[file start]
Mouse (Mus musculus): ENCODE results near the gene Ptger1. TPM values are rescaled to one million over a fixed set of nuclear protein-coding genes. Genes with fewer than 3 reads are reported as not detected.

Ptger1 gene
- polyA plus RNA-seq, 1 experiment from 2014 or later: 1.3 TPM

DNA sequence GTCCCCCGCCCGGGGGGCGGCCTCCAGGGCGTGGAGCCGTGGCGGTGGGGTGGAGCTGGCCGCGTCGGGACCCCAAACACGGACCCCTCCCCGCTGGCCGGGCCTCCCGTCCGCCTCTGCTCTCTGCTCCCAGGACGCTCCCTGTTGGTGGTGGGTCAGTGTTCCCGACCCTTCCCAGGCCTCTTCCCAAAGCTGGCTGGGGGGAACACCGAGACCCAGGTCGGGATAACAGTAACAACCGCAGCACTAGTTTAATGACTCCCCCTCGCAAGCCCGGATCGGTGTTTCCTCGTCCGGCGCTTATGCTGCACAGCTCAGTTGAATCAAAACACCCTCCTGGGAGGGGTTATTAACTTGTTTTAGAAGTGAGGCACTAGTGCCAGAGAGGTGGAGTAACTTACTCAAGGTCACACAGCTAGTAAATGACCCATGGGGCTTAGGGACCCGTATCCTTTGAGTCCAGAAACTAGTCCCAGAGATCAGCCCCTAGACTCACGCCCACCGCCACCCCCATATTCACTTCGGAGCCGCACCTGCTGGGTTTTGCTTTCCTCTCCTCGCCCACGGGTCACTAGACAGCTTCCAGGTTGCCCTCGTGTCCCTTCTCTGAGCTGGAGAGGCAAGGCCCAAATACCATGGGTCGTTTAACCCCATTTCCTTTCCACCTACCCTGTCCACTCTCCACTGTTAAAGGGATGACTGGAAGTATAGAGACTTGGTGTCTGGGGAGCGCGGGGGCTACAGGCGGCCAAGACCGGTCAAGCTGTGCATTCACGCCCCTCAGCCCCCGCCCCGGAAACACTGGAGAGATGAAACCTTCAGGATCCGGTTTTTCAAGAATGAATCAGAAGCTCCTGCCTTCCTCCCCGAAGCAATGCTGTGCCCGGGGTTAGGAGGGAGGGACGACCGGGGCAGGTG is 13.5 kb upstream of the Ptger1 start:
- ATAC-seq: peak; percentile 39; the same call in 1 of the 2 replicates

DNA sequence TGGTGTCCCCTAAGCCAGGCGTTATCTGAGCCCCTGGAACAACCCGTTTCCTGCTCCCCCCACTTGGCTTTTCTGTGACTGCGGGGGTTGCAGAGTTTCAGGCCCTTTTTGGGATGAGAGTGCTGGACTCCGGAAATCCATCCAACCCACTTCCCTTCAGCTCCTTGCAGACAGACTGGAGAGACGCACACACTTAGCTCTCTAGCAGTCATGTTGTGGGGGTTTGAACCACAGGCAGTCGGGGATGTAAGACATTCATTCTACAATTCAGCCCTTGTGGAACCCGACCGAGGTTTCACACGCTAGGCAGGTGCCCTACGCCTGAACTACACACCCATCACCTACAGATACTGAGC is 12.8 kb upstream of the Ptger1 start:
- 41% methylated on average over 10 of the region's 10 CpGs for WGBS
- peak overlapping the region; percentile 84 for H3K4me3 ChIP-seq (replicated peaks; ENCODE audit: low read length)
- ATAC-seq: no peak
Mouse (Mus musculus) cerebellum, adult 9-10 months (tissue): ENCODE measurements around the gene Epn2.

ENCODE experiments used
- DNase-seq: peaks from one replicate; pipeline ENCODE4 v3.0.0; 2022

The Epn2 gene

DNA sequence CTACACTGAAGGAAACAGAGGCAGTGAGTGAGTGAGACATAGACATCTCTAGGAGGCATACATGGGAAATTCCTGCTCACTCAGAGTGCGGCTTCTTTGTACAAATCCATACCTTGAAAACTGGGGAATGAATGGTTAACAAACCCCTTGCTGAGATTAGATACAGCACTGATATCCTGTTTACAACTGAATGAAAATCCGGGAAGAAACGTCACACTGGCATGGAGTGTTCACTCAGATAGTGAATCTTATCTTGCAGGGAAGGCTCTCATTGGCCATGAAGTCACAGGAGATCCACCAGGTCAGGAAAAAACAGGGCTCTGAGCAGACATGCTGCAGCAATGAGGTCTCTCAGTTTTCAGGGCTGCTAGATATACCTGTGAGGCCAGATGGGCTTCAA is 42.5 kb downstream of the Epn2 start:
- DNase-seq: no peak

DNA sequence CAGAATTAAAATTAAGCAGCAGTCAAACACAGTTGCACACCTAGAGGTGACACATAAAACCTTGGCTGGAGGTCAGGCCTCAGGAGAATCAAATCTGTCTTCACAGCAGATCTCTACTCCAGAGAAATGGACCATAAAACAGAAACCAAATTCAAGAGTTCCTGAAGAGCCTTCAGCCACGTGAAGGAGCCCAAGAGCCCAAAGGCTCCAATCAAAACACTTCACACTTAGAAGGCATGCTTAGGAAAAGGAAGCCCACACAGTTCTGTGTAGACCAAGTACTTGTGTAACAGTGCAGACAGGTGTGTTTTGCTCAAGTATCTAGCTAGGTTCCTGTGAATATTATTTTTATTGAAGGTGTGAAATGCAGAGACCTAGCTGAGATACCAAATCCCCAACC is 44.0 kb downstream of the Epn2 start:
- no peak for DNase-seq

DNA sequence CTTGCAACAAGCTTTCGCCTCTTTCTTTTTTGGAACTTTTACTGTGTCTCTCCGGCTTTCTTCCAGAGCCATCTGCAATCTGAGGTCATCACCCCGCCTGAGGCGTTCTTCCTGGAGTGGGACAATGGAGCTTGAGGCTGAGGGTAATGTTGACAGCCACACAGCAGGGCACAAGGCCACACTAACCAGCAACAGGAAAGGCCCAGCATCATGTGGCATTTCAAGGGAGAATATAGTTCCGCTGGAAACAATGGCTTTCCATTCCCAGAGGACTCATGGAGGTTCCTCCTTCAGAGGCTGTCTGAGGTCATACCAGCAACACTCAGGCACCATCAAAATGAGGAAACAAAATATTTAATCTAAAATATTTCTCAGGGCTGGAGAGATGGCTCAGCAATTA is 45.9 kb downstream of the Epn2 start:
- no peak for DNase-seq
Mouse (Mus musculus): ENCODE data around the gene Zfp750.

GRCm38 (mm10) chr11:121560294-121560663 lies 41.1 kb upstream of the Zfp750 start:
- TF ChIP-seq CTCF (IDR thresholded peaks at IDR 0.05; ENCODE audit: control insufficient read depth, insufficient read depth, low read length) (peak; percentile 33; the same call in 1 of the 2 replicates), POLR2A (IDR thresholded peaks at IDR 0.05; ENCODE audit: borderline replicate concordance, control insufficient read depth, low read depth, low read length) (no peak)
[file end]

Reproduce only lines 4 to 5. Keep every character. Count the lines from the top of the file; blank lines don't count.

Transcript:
DNA sequence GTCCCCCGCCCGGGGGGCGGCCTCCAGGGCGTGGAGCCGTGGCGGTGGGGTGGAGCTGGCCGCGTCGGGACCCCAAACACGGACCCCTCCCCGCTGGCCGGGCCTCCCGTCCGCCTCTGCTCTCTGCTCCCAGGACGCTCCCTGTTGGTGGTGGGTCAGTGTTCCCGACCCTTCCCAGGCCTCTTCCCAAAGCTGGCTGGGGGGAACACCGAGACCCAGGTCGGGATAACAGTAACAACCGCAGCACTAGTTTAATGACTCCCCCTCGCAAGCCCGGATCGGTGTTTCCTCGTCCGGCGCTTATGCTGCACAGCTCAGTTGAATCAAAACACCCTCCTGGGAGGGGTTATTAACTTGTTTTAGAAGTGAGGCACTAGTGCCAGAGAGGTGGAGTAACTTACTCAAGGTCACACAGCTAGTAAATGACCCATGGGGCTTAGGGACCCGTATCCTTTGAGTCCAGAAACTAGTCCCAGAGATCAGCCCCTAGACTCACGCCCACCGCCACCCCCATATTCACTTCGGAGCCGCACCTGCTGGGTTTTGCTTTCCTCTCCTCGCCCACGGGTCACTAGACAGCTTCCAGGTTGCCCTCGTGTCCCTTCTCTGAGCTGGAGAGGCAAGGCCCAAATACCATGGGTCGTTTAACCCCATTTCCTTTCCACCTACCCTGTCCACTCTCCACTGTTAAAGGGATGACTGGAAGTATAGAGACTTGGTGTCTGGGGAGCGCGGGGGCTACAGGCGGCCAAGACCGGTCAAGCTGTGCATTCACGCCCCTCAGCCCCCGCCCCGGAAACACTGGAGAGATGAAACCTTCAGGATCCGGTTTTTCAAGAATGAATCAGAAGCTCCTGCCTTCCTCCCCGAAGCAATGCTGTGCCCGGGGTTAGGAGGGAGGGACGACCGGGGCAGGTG is 13.5 kb upstream of the Ptger1 start:
- ATAC-seq: peak; percentile 39; the same call in 1 of the 2 replicates